By David Arnold
The annual publication of trade union statistics seldom lifts the spirits. Although the recently published figures for 2017 show an increase in membership of 19,000, because the number of people in work rose faster, the proportion of working people who are members of unions overall fell again. The share of employees who are union members fell from 23.5 per cent to 23.2 per cent. This continues a long-term trend, with membership as a proportion of all employees falling by 9.25 from the 32.4 per cent achieved in 1995.
However, if you look carefully there are, despite everything, encouraging signs that unions are thinking seriously about how to address their decline – and developing some new ways of working that address the challenges of todays fragmented labour market.
The TUC, for example, has launched WorkSmart, a pilot project aimed at supporting young workers and bringing them into union membership. Given the demographics of current membership this is an urgent task. Community union (previously the steel workers union) has developed an innovative membership offer for freelancers in partnership with social enterprise Indycube. And then, most recently, the small but increasingly important IWGB has continued to make progress through the courts in its attempt to establish that gig workers at Deliveroo are entitled to basic employment rights, and to assert their rights to be represented by their union for collective bargaining purposes.
So, on the one hand we see what looks like structural decline – on the other signs of hope. The big question in this context is how do we put rocket boosters under the latter, to promote more innovation and scale up initiatives those above so that they start to have an impact on those gloomy stats on density and collective bargaining coverage.
Clearly policy change and a more pro-union government would make a big difference. Again, there are signs of new thinking that address the here and now. The IPPR’s Power to the People report calls for government to lower the barrier to statutory recognition and to trial auto-enrolment. Labour’s 2017 manifesto drew heavily on proposals from the Institute for Employment Rights for new sector-level agreements and a government department to promote collective bargaining.
However, it is difficult to see that policy change will be a silver bullet.New research for Unions 21 suggests that even in a more pro-union environment, unions will still struggle. This shows that in the private sector union membership and organisational capacity is concentrated in sectors that are becoming less significant in terms of employment.
In the private sector the largest three areas in terms of workforce jobs are: retail; administrative and support services and professional, scientific and support services. Together these categories account for 43 per cent of private sector jobs. However, union density here is only ten per cent. The other side of the equation is that unions are strongest in parts of the private sector in which there are ever fewer jobs as a share of total employment. The top three private sector areas for unions are: transport and storage; utilities and manufacturing. Whereas density across these three categories is 30.6 per cent, fewer than 10 per cent of jobs are in these sectors.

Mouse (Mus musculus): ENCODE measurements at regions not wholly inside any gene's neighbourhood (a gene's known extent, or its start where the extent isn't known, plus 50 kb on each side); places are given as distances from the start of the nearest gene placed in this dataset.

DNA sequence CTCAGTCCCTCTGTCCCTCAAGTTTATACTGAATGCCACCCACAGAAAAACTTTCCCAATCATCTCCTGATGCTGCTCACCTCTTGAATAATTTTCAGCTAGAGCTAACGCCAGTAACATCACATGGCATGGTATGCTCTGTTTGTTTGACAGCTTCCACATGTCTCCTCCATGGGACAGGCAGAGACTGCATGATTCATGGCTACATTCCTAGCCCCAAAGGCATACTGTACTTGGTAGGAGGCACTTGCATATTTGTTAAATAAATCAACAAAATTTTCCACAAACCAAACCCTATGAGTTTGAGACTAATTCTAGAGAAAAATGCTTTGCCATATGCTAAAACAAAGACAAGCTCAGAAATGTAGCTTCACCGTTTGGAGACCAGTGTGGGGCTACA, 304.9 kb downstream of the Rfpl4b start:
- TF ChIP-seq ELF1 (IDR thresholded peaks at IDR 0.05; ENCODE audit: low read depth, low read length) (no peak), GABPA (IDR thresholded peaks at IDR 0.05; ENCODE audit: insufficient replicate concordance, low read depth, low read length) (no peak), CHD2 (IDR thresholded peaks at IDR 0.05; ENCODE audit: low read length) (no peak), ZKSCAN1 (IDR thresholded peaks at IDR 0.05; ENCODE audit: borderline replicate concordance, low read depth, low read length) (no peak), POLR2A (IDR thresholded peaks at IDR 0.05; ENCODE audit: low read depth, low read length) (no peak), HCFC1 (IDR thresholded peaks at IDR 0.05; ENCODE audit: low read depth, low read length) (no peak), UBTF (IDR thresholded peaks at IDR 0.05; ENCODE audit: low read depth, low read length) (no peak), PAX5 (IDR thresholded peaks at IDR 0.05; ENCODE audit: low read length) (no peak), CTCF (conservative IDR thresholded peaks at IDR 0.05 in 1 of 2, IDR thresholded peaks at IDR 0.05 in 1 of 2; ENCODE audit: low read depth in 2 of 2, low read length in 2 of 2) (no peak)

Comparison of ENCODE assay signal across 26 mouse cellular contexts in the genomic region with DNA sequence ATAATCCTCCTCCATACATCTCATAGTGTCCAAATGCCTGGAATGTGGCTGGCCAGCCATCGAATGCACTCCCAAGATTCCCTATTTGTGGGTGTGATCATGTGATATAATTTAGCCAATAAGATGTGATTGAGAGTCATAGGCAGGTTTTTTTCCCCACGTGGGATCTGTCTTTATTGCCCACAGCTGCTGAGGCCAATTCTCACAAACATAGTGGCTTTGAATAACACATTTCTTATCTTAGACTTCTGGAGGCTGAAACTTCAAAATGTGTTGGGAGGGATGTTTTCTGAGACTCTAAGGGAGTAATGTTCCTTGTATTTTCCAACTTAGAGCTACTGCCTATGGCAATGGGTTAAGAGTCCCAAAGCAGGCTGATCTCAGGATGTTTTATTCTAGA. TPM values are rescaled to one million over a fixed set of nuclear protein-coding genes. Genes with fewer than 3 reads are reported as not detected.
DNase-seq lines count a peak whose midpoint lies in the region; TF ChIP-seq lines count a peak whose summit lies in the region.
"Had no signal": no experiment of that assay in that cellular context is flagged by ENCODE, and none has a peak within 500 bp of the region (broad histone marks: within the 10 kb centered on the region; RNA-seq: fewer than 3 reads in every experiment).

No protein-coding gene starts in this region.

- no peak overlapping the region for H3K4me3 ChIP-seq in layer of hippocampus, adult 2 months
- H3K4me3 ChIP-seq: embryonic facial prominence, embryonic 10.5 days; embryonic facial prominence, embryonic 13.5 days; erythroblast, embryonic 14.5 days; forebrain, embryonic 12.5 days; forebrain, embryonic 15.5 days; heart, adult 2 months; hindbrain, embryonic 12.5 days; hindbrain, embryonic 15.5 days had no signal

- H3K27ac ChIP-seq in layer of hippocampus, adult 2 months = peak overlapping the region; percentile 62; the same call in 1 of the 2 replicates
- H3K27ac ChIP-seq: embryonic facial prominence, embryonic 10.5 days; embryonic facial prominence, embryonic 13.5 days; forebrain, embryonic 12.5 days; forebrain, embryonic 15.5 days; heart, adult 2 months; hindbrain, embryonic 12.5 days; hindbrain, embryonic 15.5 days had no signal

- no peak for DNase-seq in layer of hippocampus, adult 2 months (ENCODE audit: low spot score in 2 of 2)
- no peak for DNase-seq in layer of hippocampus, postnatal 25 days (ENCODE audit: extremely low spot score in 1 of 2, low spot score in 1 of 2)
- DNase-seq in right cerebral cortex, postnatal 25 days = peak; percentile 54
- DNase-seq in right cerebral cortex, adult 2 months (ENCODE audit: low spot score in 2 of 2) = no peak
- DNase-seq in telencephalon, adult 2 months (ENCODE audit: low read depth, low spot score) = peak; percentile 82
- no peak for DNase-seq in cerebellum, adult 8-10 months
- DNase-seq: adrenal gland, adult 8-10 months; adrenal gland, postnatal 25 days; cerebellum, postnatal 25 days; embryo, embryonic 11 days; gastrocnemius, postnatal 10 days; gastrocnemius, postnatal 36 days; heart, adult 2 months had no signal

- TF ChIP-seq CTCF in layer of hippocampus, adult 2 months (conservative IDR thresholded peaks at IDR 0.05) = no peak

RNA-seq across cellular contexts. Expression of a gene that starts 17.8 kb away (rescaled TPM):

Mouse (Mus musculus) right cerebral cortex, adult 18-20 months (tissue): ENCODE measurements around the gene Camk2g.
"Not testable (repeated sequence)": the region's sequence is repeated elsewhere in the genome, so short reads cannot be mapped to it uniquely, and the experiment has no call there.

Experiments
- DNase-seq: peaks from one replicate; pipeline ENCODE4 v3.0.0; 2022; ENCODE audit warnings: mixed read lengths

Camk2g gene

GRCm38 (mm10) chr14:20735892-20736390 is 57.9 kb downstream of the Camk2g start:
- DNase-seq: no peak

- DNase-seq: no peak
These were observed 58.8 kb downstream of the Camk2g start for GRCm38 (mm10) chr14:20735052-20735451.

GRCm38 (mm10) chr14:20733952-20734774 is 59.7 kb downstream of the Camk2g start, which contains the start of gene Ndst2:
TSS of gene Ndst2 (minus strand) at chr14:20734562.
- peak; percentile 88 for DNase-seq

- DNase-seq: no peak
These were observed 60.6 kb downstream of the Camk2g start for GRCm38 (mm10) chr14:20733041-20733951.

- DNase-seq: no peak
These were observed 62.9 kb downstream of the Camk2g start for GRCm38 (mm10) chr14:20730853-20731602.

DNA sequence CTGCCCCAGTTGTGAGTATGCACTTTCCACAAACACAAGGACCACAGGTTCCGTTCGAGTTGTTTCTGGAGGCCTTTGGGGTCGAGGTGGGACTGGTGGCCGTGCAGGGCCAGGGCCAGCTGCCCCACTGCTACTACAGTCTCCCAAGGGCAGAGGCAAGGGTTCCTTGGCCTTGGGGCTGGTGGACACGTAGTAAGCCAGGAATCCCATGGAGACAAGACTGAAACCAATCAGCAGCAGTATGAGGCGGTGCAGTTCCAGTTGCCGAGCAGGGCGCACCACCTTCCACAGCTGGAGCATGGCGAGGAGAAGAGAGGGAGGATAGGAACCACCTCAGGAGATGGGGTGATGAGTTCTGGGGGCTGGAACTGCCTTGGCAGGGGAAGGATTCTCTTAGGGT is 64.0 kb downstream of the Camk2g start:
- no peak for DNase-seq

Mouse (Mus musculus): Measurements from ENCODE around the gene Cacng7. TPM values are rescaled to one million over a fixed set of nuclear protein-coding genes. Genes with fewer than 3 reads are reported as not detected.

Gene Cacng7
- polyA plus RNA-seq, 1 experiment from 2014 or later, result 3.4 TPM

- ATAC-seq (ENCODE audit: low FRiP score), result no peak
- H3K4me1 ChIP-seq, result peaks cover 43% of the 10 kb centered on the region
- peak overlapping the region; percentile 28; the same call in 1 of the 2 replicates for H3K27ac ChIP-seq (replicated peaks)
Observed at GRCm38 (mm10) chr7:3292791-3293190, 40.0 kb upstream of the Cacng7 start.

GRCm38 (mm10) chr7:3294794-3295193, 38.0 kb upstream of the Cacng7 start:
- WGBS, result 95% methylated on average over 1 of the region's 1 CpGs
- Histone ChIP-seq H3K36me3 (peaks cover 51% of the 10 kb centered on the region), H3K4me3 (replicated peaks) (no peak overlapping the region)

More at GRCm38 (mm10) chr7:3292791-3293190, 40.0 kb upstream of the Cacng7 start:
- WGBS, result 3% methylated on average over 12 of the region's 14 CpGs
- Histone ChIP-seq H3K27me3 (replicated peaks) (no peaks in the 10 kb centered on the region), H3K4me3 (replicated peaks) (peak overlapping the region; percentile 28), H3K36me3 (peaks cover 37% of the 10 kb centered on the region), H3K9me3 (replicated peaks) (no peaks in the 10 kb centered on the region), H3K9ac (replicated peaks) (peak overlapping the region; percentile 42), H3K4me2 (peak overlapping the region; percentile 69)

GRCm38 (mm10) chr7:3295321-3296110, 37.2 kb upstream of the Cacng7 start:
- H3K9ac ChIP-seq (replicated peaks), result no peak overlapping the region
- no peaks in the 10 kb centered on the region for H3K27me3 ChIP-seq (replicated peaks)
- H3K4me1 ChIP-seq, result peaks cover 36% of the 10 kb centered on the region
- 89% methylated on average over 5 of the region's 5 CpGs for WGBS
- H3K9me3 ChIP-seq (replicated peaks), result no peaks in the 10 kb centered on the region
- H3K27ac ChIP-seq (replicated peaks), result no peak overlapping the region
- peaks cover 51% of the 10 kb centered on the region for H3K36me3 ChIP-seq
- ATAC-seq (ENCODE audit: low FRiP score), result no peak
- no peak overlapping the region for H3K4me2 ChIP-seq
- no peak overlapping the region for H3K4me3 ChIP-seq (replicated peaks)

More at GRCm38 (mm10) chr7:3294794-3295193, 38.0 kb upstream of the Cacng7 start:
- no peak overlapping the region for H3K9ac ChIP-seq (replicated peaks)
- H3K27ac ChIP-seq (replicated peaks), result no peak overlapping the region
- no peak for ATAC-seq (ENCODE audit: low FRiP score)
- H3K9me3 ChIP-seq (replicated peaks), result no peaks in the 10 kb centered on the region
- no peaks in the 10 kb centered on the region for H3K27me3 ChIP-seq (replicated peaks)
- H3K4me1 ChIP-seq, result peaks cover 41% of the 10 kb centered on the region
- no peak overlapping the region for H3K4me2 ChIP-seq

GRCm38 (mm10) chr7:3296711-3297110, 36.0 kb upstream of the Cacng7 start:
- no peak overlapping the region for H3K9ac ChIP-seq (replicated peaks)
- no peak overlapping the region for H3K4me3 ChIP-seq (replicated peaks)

Longer term projections suggest these trends will continue – with unions in one part of the economy and a growing number of employees in areas in which unions are weakest.
If unions want to do something about this, they have to be more prepared than in the past to take shared responsibility for the big labour market-wide picture, to encourage debate about innovation and change and to create new institutions and organisations specifically designed to address the capacity gaps in todays labour market. These should include the following.
A new centre for trade union growth charged with developing movement wide strategic and tactical plans to boost membership and organisation where it is currently weak or non-existent.
A UK workers lab designed to be a hot house for new ways of doing things. This would invite bids from projects and start-ups (including from consortiums of current unions) aimed at experimenting with new forms of organising and campaigning in parts of the labour market in which unions currently struggle.
A union membership for the low-paid. Unions find it difficult to organise the low-paid. As the Changing Work Centres Future Unions report, and others, have suggested portable membership that people can take from job to job, much like AA membership. What has been lacking has been the institutional settlement that can allow this to take place. A new initiative, owned by the movement, targeted initially at the low paid, would be built on an organisational framework that enabled all unions with a sectoral interest to invest in something designed around supporting those on low pay in underrepresented sectors.
Investment for renewal initiative, including a solidarity fund. Resources need to be found for reform and modernisation. It is important that resources generated for this purpose are seen and structured as investments by the unions that make them. These could involve pooled investments for joint ventures in support of the measures above. Activists and conscientious existing members could support this work too. A solidarity fund could be established into which existing members contribute small amounts to help unionise a broader swathe of the workforce.
Change for the better: building new trade union institutions to deliver for todays workers, a discussion paper by David Arnold is published by Unions 21
David Arnold is a policy officer at Unison and a senior fellow at Unions 21.
On 4 July 2018 the Changing Work Centre is hosting a free public event at parliament on the future of trade unions with Caroline Flint MP, Anna Turley MP, Sue Ferns and Antonia Bance. Register here.